Change is becoming a way of life across the manufacturing industry. Even very traditional sectors can no longer afford to stay still. The stimuli are both internal and external.
1) Change typically comes from outside
Change is often imposed, mandatory to gain and sustain competitive advantage. It required a compelling business case with direct and indirect benefits of making a change. Why does the change need to happen? Why does it matter for each stakeholder? What would be the implications of doing nothing vs implementing the change? What needs to happen to ‘make it real‘?
The manufacturing industry is facing multiple change requirements combined from:
- Increasingly tighter legislation
- Increasing customer expectations and requirements
- Increasing cost pressures from global outsourcing
- Wider global competition
- Increasing number of product launches
- Fast changing technologies
- New operating and commercial models
2) Change involves people
Getting the people element right is critical to successfully delivering effective change, but how is this done in practice? Change requires a common vision at a sufficient level for all stakeholders, especially the people who are going to drive the change, and those who are going to be, directly or indirectly, impacted by the change. What are the current state and future state? What is the level of engagement of the relevant stakeholders? How is the change implementation progress communicated by the change agents? How are the impacted communities engaged in implementing the change?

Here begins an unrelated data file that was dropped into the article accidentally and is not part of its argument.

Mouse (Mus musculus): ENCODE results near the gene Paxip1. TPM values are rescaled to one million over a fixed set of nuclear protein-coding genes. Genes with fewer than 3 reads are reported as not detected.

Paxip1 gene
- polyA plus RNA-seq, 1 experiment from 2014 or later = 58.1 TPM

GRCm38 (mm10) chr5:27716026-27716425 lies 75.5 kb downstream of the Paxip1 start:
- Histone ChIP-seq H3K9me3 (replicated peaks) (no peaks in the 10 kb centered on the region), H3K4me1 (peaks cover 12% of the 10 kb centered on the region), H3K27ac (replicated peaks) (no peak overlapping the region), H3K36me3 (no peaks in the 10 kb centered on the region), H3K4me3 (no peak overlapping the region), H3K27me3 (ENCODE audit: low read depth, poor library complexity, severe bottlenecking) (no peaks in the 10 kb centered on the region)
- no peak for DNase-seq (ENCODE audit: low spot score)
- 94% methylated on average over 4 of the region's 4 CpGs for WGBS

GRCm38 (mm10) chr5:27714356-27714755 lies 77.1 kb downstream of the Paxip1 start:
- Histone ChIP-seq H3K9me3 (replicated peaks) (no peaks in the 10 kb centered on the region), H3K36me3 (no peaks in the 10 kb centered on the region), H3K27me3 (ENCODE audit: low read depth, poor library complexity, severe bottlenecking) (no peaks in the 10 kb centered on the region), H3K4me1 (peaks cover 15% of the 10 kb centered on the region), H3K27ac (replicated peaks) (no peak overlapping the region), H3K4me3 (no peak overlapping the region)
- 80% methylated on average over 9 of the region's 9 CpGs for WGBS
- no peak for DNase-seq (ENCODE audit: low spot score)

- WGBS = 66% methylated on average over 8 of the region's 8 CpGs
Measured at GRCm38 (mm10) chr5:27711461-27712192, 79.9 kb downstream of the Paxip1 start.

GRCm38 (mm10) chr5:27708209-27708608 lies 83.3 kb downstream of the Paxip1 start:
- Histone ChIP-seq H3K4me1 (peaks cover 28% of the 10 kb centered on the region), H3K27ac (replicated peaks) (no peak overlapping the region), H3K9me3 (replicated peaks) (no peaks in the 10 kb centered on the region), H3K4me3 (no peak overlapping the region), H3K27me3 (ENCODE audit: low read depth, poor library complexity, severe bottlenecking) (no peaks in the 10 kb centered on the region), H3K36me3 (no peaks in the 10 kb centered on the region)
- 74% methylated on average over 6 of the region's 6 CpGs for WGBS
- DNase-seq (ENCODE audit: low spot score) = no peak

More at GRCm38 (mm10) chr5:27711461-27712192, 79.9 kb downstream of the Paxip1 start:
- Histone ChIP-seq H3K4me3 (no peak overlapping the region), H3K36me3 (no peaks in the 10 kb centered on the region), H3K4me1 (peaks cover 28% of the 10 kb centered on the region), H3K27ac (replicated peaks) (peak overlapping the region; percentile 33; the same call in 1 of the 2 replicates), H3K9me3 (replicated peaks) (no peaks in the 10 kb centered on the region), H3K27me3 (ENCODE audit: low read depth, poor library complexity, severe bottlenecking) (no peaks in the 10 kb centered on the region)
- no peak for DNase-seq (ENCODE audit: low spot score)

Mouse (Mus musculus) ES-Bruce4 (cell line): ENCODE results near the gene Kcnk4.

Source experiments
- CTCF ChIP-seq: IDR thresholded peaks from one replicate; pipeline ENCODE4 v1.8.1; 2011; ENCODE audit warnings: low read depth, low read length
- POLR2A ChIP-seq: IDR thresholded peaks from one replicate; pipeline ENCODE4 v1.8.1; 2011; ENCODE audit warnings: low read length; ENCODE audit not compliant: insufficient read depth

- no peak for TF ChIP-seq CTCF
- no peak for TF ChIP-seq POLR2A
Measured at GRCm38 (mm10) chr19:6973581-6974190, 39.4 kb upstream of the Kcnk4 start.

Mapping stakeholders (e.g. power / interest) to understand how to influence the change is critical to ensure successful implementation and deployment. In the manufacturing industry, this will translate in involvement of various functional groups (Engineering Centers of Competencies, sales and marketing, finance, manufacturing, etc.) working toward a common New Process Development (NPD) set of objectives.
Typical people related challenges include:
- Resistance to change, especially from traditional function groups
- Redistribution of knowledge and skills
- Time consuming organization change management
- Training effectiveness
- Lengthy transition and complex dual operations
3) Change requires leadership
The amount of change that an organization is going through can be overwhelming. It is necessary to be realistic about how much change parts of the organization can cope with. However, the real value comes from when change management considerations are in-built in all program management roles.
Success will highly depend on selecting the right change partner. Success criteria will not only relate to knowledge, experience or expertise, as some of those changes have never been implemented before or require new solutions that did not previously exist. Success criteria be include adaptability, flexibility, pragmatism, creative thinking, problem solving, ability to learn and educate others about the new ways, ability to influence and overcome cultural barriers. These are the traits of change leaders becoming change agentsand make best use of their ability to influence others.
Hence the importance of a deliberate focus on change leadership in delivering the promised benefits of change. It is also about getting the people-process-technology equation right.
What are your thoughts?
This post was originally published on LinkedIn on 18 July 2015.